Shiite militias backed by Iran are aiding Iraqi forces drawing nearer to Tikrit in the biggest offensive yet to push back Islamic State militants. Iran’s involvement doesn’t sit well with many American allies and puts the U.S., as leader of the coalition, on the spot. Jeffrey Brown reports.
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Now we turn our sights on the battle against the Islamic State group.
Iran's role in fighting the extremists came under increasing focus this week and is prompting fears among U.S. allies.
Jeffrey Brown reports.
The biggest offensive yet to push back Islamic State militants is raging around Tikrit, the birthplace of Saddam Hussein, 110 miles north of Baghdad.
As Iraqi forces draw closer to the city, they're helped not by the U.S., but by Iraqi Shiite militias with Iranian backing. Militia forces have been previously accused of atrocities against Sunnis on land recaptured from the Islamic State.
All of this has renewed hard questions about Iran's influence in Iraq and it's put the U.S. on the spot, as the leader of the coalition against the Islamic State.
Joint Chiefs Chair General Martin Dempsey spoke Tuesday.
GEN. MARTIN DEMPSEY, Chairman, Joint Chiefs of Staff: This is the most overt conduct of Iranian support in the form of artillery and other things. Frankly, it will only be a problem if it results in sectarianism. If they perform in a credible way, rid the city of Tikrit, turn it back over to its inhabitants, then it will, in the main, have been a positive thing in terms of the counter-ISIL campaign.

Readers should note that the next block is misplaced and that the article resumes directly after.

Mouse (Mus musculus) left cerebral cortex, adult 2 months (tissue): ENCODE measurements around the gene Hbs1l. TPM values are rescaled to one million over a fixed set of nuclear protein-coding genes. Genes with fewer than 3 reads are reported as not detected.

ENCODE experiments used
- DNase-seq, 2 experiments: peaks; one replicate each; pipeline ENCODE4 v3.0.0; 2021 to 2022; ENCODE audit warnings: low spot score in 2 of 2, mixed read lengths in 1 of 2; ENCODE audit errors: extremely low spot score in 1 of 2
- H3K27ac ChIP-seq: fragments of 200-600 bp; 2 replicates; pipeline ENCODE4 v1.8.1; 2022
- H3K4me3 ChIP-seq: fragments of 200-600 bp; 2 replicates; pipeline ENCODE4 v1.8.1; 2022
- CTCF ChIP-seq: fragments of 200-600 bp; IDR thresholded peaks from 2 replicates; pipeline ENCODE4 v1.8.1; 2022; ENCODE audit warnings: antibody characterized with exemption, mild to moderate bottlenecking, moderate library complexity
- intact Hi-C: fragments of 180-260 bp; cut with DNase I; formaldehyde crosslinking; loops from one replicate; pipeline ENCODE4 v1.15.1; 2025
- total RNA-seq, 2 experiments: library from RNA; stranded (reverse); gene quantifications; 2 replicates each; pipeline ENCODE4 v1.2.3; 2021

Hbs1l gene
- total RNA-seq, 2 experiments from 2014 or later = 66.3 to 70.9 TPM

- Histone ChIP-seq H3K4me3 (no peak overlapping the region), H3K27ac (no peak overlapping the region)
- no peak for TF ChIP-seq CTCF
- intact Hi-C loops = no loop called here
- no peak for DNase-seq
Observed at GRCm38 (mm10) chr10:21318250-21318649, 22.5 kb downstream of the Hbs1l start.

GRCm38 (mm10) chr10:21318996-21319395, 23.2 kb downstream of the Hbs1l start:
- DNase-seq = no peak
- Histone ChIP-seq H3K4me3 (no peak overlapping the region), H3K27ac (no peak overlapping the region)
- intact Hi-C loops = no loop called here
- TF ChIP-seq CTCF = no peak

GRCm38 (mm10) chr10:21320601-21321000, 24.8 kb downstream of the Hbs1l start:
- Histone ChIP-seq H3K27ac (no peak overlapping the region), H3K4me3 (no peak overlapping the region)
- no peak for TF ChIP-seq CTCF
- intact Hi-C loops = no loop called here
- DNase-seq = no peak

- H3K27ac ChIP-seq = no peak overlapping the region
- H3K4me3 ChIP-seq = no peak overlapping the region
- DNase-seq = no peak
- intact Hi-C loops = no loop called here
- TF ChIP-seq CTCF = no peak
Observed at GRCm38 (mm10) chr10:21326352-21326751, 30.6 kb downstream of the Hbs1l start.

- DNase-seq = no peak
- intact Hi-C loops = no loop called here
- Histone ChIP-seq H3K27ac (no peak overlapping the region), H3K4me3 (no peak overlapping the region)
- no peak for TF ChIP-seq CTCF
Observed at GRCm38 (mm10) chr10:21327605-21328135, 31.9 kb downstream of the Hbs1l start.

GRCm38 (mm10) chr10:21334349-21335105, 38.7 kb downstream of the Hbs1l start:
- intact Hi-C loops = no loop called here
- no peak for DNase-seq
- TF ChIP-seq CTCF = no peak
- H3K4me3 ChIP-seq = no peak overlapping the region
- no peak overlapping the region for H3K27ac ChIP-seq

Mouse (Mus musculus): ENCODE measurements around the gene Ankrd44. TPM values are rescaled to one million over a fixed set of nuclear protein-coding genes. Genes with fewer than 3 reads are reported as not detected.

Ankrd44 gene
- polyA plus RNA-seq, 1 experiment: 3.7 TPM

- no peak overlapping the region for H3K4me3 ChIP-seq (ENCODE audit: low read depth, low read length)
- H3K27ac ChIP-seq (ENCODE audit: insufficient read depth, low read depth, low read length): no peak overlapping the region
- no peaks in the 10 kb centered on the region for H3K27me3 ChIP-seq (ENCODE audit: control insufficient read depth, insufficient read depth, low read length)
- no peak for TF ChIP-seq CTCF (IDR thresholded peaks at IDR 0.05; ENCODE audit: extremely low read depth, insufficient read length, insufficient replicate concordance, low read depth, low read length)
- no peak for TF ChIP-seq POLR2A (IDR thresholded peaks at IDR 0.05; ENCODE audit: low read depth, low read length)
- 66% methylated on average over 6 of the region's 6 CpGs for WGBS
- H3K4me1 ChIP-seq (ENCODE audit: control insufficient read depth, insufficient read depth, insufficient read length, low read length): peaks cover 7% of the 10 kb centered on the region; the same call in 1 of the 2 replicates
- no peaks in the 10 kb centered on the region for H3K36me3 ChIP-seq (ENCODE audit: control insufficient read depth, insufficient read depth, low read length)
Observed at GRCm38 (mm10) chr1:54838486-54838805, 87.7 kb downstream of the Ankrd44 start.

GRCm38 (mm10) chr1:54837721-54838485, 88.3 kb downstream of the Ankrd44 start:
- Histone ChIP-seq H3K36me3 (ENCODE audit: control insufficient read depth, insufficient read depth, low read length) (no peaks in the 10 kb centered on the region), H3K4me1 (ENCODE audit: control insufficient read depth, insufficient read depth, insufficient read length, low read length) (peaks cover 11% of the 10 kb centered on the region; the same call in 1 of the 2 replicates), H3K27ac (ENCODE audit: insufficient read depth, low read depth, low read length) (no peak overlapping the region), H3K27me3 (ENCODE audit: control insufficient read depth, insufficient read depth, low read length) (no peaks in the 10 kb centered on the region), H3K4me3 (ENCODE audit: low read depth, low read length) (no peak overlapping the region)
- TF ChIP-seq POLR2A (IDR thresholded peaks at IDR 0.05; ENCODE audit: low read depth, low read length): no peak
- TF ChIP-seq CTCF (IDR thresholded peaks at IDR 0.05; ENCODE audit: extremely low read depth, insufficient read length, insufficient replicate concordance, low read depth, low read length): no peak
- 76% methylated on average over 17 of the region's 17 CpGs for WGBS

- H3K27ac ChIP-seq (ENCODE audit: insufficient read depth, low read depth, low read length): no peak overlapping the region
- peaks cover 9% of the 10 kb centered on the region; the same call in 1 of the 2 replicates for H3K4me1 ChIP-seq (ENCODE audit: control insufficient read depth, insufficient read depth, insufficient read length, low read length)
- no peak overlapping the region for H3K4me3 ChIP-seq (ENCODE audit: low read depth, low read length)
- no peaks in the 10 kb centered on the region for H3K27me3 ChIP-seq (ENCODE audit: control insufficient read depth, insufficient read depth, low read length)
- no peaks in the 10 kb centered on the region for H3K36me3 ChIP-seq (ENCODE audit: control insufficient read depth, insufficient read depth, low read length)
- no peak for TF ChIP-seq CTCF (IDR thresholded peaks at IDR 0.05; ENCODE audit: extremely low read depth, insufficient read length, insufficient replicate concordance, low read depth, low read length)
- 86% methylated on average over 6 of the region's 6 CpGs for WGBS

The matter is further complicated by unconfirmed reports that General Qassem Suleimani was seen on the battlefield this week. He commands Iran's elite Quds Force, which Washington considers a terrorist organization. He also orchestrated attacks on U.S. forces during the war in Iraq.
Iran's involvement doesn't sit well with many American allies. Israeli Prime Minister Benjamin Netanyahu raised the issue during his speech to Congress this week.
BENJAMIN NETANYAHU, Prime Minister, Israel:
When it comes to Iran and ISIS, the enemy of your enemy is your enemy. Iran and ISIS are competing for the crown of militant Islam.
And, just yesterday, Saudi Arabia registered its concerns with Secretary of State John Kerry during his visit to Riyadh.